The U.S. Department of the Interior announces new guidelines for hydraulic fracturing on federal land

Earlier today, the Department of Interior (DOI) released a final rule to update regulations governing hydraulic fracturing on public and American Indian lands after four years of consideration. Secretary of the Interior Sally Jewell commented, “Many of the regulations on the books at the Interior Department have not kept pace with advances in technology and modern drilling methods.” This new rule is an attempt to bring regulations up-to-date with the U.S. energy revolution, according to the DOI’s press release.

According to the text of the final rule, which can be read in its entirety here, operators planning to conduct hydraulic fracturing on federal land must now follow these new requirements:

  • Submit detailed information about the proposed operation, including wellbore geology, the location of faults and fractures, the depths of all usable water, estimated volume of fluid to be used, and estimated direction and length of fractures, to the BLM (Bureau of Land Management) with the APD or a Sundry Notice and Report on Wells (Form 3160-5) as a Notice of Intent (NOI) to hydraulically fracture an existing well;
  • Design and implement a casing and cementing program that follows best practices and meets performance standards to protect and isolate usable water, defined generally as those waters containing less than 10,000 parts per million of total dissolved solids;
  • Monitor cementing operations during well construction;
  • Take remedial action if there are indications of inadequate cementing, and demonstrate to the BLM that the remedial action was successful;
  • Perform a successful mechanical integrity test prior to the hydraulic fracturing operation;
  • Monitor annulus pressure during a hydraulic fracturing operation;
  • Manage recovered fluids in rigid enclosed, covered or netted and screened above-ground storage tanks, with very limited exceptions that must be approved on a case-by-case basis;
  • Disclose the chemicals used to the BLM and the public, with limited exceptions for material demonstrated through affidavit to be trade secrets;
  • Provide documentation of all of the above actions to the BLM.

Secretary Jewell says that this new rule is hoped to protect the nation’s groundwater and ensure responsible development while protecting public land resources. “That is good for the public and good for industry. It is also good government,” said Jewell.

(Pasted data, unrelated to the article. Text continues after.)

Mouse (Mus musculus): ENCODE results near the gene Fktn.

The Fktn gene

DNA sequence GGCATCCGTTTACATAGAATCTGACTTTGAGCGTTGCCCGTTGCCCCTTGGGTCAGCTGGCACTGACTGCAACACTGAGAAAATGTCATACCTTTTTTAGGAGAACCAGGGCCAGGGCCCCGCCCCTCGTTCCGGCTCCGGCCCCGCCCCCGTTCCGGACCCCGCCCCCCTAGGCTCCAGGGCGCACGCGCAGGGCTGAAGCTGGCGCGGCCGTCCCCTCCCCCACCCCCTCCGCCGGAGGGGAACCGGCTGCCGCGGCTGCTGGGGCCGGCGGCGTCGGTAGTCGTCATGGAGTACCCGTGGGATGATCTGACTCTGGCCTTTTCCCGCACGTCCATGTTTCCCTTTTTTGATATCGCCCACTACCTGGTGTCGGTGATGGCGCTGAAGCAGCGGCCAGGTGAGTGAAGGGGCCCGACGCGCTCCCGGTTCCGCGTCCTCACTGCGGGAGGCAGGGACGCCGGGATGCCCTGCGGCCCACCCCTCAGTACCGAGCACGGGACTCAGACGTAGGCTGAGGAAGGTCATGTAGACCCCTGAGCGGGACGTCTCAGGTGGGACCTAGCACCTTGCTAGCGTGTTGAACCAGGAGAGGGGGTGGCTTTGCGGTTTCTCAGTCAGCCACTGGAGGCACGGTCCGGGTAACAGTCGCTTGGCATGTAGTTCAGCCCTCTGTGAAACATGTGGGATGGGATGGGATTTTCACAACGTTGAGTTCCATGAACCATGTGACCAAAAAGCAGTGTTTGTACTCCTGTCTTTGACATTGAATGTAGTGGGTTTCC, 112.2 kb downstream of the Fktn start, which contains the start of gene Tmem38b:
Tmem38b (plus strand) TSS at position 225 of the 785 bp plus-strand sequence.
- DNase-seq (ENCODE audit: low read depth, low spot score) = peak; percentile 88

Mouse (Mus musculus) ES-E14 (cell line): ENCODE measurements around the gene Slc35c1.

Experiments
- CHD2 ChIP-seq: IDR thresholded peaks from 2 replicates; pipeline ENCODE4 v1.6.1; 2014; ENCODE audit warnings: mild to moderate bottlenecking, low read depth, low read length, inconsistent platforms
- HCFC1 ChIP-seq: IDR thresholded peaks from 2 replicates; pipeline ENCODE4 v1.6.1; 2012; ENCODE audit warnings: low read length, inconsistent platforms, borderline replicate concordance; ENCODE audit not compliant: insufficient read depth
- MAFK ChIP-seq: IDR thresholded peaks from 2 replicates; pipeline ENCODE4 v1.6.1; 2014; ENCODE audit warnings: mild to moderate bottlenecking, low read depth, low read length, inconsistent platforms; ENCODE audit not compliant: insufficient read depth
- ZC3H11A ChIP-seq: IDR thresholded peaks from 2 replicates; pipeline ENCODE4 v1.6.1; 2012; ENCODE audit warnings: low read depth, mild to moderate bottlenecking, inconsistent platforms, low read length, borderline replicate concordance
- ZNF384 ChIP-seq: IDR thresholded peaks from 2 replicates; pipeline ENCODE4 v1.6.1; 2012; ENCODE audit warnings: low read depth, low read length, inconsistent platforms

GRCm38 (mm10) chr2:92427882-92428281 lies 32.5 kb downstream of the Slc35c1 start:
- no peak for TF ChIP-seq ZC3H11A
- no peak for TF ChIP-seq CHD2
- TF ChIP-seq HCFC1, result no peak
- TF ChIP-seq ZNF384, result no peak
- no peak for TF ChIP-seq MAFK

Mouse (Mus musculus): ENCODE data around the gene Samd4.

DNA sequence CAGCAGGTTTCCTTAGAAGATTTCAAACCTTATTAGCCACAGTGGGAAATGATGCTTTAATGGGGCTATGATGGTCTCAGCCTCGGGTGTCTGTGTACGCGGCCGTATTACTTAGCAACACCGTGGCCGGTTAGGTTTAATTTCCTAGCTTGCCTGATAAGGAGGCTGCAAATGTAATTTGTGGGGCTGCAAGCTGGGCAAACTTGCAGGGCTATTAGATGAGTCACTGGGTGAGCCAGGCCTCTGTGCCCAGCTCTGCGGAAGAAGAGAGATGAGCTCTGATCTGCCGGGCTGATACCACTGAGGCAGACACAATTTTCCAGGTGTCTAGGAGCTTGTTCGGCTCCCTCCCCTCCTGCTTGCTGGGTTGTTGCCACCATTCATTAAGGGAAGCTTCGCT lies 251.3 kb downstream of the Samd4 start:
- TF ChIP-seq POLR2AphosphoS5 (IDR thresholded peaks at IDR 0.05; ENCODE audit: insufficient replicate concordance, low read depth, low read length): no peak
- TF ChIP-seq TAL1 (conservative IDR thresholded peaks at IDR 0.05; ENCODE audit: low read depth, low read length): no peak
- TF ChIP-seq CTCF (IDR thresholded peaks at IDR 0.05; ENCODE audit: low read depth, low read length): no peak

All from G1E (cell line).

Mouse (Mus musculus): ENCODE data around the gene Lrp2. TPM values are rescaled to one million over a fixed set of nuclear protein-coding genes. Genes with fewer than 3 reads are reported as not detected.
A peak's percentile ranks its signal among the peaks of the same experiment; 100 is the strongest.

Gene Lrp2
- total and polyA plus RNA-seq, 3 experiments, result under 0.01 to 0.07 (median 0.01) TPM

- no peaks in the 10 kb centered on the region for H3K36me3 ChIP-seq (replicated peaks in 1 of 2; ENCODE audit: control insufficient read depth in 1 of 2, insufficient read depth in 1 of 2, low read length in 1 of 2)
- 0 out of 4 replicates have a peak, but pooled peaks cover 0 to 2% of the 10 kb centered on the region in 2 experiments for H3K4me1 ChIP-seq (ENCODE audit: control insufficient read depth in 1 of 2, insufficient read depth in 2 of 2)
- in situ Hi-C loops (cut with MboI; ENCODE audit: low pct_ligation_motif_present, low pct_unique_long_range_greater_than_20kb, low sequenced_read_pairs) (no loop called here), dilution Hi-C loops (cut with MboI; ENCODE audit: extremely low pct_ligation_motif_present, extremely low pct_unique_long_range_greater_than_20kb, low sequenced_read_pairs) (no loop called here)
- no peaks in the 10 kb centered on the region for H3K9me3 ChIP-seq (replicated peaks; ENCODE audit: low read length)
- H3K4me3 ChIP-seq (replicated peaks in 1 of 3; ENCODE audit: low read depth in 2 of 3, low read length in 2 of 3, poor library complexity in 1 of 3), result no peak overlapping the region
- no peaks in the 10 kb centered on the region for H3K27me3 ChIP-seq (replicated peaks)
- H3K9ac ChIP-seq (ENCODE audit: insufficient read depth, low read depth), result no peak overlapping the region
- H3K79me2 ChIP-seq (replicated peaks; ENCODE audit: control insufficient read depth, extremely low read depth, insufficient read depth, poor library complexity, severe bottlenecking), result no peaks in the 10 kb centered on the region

The Industry Disagrees

Despite Jewell’s assertion of good governance, the DOI’s final rule sparked an immediate backlash in Congress and the energy industry. Two oil industry groups immediately sued to challenge the rules, calling them “a reaction to unsubstantiated concerns,” reports Politico. Meanwhile, 27 Senate Republicans introduced legislation to block the new regulations from taking effect.

“If Interior was half as interested in new production as it is in new regulation, our nation would be in a far better place,” said Alaska Republican Sen. Lisa Murkowski, who chairs the Energy and Natural Resources Committee. Alaska has been hit especially hard as oil prices remain low – 90% of the state’s operating budget comes from crude oil production, and oil tax revenues have declined by 76% to $26 million.

Tax Revenue

Erik Milito, the American Petroleum Institute’s upstream operations director, issued a statement saying the new rule would create a new barrier to already declining production growth on federal land. Senate Republicans filed legislation against the new rule Thursday, not even waiting for the DOI to file its final rule.

“The political reaction is not surprising,” said Jewell. “We’re confident from the process we went through that we’re doing the right thing for the American people,” she added while speaking with reporters.

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